The goal of the Graduate Program of the Department of Human Genetics at UCLA is to train the next generation of leaders in human genetics and genomics. This rapidly evolving field of research incorporates multiple areas of modern experimental biology (including but not limited to molecular and behavioral genetics, epigenetics, biochemisty, cell and developmental biology, imaging, and large-scale omics approaches such as genomics, transcriptomics and functional genomics) and of computational biology (including bioinformatics and biostatistics). In their research, students tackle Mendelian diseases and genetically complex traits of key relevance to human health.
Our Graduate Program hosts the Genetics and Genomics Home Area of the Graduate Programs in Bioscience (GPB). We are also associated with UCLA-Caltech Medical Scientist Training Program (MSTP). Prospective students may apply through the GPB or MSTP admission mechanisms.
The program offers:
A wide variety of courses are offered to equip future independent researchers with fundamental knowledge about state-of-the-art methods for generating experimental data on a genome-wide scale and computational and statistical approaches to draw from the data sound conclusions of biological and medical significance. In addition, courses on medical and ethical issues provide students with a societal perspective on human genetics.
Since its creation in 1998, more than 80 students have graduated from our program. As of September 2020, the average time to degree (defined as the time since admission to graduate school at UCLA, including years spent in other graduate programs) of our Ph.D. Program is 5.31 years. Many of our alumni have published parts of their dissertation work in top scientifc journals and become successful scientists in academy or industry.
The main goal of our Home Area is to inspire and educate young scientists in Genetics and Genomics. This is the best time in history to join our field, as fast and cost-effective high-throughput sequencing of multiple types and layers of genomic information are rapidly revolutionizing the role of Genetics and Genomics in medicine and society. Research in Genetics and Genomics is quickly becoming the key source of new insights, better understanding, and targeted treatments of both rare monogenic diseases and common complex diseases such as coronary heart disease, cancer, autism, and diabetes.
The investigators at the Genetics and Genomics Home Area at UCLA are developing networks, systems, and other multilayer approaches combining large data sets and high-throughput information at genomic, transcriptomics, methylomics, proteomics, metabolomics, and phenome level to address the complex architecture and multiple properties leading to human disease. The overall research emphasis of the Genetics and Genomics Home Area at UCLA is on identification and characterization of genes, pathways, and molecular mechanisms converting human health to a disease, utilizing new and state-of-the-art computational, bioinformatics, and molecular genetic and genomics approaches in an integrative way. Investigation across species, in model organisms, and at the cellular level is also utilized to elucidate fundamental biological principles and disease-causing mechanisms. The broad expertise among the researchers in our Home Area extends from plant, animal, and human molecular genetics and genomics to computational biology and systems genomics.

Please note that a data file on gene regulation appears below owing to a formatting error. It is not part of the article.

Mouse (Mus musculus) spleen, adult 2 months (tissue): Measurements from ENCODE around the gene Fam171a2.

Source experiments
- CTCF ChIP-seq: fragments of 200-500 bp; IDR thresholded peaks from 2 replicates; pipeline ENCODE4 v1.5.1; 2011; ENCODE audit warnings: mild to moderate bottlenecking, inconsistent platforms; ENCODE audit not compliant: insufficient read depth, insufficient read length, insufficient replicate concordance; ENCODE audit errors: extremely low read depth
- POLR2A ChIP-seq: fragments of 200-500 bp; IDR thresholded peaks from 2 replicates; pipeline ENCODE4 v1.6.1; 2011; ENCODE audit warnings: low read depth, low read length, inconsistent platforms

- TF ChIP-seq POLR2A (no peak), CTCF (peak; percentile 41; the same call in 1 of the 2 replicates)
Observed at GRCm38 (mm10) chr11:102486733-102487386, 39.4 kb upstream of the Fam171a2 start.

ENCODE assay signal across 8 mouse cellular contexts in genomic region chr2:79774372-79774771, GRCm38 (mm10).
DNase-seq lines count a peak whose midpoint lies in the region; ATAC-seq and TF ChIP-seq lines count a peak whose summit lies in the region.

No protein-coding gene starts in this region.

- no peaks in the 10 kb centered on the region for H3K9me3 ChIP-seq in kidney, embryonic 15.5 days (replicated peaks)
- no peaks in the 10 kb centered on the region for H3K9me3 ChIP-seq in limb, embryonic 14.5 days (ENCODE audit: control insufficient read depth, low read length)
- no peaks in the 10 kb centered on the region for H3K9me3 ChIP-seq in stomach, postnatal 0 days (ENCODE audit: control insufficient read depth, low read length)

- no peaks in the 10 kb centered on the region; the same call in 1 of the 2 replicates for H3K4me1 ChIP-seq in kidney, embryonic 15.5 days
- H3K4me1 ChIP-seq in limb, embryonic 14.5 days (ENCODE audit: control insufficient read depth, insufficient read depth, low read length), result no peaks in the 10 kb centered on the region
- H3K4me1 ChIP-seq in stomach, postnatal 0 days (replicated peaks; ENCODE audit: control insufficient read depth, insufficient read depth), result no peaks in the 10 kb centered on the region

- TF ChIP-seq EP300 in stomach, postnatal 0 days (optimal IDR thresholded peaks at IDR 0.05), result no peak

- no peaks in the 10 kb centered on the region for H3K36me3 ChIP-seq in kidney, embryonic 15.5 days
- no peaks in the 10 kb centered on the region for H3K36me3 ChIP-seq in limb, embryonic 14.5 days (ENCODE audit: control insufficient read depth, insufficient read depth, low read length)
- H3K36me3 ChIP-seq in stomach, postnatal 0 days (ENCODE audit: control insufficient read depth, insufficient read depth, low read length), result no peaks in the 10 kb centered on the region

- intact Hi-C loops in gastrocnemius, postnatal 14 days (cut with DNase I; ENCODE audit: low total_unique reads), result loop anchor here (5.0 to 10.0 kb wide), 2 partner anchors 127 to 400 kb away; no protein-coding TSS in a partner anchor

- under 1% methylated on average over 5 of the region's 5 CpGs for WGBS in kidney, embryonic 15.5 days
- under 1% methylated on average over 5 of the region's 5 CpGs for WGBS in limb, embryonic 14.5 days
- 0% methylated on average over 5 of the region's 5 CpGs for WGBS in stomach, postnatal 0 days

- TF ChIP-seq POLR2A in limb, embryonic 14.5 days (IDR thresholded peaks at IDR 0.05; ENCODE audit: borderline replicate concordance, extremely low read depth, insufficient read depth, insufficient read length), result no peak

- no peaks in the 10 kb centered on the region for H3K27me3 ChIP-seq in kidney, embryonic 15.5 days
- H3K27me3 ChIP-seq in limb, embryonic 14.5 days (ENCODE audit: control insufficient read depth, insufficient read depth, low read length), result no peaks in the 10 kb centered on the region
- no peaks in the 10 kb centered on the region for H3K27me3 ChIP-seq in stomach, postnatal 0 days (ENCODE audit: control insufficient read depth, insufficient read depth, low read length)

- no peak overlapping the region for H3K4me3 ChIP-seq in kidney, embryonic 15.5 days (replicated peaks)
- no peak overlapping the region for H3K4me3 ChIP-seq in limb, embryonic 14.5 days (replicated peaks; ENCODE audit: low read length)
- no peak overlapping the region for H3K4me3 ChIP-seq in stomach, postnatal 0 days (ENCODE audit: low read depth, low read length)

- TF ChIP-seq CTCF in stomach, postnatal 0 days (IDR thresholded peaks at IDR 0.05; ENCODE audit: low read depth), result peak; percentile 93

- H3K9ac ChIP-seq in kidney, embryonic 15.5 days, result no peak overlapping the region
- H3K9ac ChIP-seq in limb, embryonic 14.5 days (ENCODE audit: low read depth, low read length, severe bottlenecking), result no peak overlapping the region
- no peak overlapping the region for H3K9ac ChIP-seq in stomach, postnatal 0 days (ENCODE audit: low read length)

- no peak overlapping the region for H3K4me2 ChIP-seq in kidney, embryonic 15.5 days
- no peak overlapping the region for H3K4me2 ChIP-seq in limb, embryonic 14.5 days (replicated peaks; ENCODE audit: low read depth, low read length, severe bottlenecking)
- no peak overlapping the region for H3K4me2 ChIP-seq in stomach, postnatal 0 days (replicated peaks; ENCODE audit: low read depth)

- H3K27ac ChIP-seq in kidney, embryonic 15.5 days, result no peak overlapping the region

In our research efforts, we highly value interdisciplinary knowledge and institutional, national, and international collaboration as the core of our success. Translation to novel medical preventative tools and targeted treatments is the key research goal of the studies in the Genetics and Genomics Home Area. We anticipate that these translational and multilayer genomics approaches will soon lay a foundation for personalized medicine that allows interpretation of biological high-throughput data at multiple levels through-out an individual’s life in order to tailor preventative measurements and treatments based on his/her genetic, behavioral, and environmental makeup.